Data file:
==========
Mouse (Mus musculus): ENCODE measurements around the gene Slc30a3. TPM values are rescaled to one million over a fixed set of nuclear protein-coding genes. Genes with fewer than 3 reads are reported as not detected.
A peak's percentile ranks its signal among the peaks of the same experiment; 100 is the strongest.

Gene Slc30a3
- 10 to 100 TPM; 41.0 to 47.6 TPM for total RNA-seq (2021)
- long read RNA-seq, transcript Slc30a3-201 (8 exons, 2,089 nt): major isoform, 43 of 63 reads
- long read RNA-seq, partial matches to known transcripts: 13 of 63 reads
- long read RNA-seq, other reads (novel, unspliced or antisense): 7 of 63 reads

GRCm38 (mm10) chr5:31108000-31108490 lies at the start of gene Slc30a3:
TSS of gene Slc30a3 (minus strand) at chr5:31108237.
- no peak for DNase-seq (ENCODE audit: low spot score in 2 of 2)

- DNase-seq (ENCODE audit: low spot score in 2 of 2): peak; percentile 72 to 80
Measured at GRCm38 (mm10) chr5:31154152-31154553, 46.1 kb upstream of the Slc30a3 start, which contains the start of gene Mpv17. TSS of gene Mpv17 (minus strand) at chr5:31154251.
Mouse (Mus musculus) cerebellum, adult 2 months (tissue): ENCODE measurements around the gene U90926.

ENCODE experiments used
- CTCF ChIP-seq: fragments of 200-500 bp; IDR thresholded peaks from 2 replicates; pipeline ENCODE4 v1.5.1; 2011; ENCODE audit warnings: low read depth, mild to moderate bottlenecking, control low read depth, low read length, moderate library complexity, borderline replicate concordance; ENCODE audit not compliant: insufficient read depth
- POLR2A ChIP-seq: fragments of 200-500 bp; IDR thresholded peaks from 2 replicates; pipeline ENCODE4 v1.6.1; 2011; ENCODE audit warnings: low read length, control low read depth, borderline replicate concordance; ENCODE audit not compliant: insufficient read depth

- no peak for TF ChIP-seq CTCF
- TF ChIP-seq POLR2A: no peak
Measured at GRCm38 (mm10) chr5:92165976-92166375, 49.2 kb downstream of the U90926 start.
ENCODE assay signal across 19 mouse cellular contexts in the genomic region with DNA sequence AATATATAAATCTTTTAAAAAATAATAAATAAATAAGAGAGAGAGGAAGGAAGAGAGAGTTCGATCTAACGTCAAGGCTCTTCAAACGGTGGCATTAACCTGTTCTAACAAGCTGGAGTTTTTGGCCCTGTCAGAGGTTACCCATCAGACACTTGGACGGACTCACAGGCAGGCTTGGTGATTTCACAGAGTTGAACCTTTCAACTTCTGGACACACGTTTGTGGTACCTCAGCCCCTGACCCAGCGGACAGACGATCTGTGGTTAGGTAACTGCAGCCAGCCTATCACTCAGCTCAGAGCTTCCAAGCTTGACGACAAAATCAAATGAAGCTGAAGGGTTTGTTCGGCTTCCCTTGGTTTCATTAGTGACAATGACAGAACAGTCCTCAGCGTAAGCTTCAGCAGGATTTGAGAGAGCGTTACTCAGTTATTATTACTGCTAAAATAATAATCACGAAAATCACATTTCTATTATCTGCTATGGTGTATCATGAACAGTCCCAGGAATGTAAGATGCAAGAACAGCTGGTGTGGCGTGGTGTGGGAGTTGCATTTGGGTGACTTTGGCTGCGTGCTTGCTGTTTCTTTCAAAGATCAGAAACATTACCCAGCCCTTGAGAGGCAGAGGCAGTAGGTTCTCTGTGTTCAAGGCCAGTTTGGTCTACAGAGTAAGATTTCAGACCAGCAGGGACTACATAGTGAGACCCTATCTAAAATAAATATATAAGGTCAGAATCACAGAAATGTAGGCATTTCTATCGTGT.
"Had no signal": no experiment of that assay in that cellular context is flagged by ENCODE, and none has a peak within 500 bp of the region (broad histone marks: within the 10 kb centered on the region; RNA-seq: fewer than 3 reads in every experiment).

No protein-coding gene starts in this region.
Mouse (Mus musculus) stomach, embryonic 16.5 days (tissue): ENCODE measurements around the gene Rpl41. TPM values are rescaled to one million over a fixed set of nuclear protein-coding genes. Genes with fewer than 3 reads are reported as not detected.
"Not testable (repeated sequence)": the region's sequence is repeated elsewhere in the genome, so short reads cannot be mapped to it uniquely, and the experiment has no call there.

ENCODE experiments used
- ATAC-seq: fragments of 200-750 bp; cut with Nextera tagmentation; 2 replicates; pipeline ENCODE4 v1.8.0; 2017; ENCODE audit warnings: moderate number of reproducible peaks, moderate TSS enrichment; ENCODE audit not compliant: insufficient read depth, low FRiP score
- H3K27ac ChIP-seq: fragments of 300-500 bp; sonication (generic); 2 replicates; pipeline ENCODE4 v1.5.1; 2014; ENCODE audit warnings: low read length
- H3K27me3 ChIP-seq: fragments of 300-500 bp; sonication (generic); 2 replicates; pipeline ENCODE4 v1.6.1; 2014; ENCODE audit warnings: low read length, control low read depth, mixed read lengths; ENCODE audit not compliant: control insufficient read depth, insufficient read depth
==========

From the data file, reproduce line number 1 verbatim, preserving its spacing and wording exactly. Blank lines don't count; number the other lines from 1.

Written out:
Mouse (Mus musculus): ENCODE measurements around the gene Slc30a3. TPM values are rescaled to one million over a fixed set of nuclear protein-coding genes. Genes with fewer than 3 reads are reported as not detected.